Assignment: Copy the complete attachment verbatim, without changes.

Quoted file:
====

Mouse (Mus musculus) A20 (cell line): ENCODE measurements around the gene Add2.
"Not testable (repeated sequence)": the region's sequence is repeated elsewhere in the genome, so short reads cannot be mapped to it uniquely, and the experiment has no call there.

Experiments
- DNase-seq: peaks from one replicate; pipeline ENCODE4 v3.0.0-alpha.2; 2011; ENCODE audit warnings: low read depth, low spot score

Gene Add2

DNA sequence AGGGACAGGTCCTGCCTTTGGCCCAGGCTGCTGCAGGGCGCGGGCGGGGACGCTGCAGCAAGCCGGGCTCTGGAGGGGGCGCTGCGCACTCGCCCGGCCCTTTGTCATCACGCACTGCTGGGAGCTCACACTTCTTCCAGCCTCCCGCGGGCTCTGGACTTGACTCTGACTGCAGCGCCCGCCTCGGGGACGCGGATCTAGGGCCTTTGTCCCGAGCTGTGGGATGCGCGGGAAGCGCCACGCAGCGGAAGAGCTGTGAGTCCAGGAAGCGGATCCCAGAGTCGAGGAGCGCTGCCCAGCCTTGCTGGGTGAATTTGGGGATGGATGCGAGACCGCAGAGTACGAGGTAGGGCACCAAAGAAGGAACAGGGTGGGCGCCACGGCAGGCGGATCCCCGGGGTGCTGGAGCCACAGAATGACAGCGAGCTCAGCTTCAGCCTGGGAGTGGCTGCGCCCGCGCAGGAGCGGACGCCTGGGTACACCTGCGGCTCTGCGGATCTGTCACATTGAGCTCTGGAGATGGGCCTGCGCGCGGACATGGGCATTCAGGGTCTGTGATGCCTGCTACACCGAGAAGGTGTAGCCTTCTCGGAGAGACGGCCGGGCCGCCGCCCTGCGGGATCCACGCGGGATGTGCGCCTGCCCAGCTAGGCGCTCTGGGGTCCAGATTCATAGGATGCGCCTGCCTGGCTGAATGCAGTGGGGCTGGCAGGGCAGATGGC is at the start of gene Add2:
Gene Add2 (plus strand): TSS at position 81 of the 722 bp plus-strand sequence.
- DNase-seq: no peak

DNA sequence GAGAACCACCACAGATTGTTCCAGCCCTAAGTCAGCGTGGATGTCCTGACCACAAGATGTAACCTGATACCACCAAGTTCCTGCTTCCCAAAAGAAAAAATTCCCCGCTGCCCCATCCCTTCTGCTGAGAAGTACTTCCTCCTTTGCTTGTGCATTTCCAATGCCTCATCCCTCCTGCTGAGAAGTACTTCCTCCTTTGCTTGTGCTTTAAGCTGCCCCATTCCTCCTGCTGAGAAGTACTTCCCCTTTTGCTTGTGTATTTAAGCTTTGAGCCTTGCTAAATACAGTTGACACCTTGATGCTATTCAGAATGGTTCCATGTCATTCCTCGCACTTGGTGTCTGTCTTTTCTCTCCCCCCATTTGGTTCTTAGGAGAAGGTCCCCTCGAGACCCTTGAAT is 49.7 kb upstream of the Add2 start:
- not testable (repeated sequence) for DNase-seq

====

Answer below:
Mouse (Mus musculus) A20 (cell line): ENCODE measurements around the gene Add2.
"Not testable (repeated sequence)": the region's sequence is repeated elsewhere in the genome, so short reads cannot be mapped to it uniquely, and the experiment has no call there.

Experiments
- DNase-seq: peaks from one replicate; pipeline ENCODE4 v3.0.0-alpha.2; 2011; ENCODE audit warnings: low read depth, low spot score

Gene Add2

DNA sequence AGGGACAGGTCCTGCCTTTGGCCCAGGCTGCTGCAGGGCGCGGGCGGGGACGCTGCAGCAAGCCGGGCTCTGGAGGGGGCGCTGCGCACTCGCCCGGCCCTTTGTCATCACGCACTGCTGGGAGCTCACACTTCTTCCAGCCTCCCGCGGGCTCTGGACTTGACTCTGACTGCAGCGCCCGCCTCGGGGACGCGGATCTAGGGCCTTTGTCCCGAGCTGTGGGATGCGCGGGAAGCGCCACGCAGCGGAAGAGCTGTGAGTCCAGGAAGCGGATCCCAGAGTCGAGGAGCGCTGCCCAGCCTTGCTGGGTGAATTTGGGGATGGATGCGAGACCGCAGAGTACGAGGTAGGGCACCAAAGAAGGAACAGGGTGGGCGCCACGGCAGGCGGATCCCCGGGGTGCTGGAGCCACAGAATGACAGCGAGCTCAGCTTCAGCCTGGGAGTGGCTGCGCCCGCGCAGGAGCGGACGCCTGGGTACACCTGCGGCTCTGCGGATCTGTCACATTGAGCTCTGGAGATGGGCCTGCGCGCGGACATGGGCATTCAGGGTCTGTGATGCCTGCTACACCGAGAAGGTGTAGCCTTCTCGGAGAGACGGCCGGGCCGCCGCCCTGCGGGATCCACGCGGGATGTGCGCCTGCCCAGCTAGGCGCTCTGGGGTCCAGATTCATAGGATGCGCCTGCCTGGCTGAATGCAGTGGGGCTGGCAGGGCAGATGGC is at the start of gene Add2:
Gene Add2 (plus strand): TSS at position 81 of the 722 bp plus-strand sequence.
- DNase-seq: no peak

DNA sequence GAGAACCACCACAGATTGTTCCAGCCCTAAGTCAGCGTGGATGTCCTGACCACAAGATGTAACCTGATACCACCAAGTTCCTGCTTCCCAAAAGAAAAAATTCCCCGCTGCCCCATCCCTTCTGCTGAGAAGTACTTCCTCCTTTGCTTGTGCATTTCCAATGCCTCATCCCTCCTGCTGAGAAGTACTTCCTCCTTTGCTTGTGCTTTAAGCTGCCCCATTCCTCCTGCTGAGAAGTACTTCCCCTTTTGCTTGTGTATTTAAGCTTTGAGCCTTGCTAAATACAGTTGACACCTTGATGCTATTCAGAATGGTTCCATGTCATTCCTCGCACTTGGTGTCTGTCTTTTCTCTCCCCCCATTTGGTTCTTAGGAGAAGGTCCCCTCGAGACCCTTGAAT is 49.7 kb upstream of the Add2 start:
- not testable (repeated sequence) for DNase-seq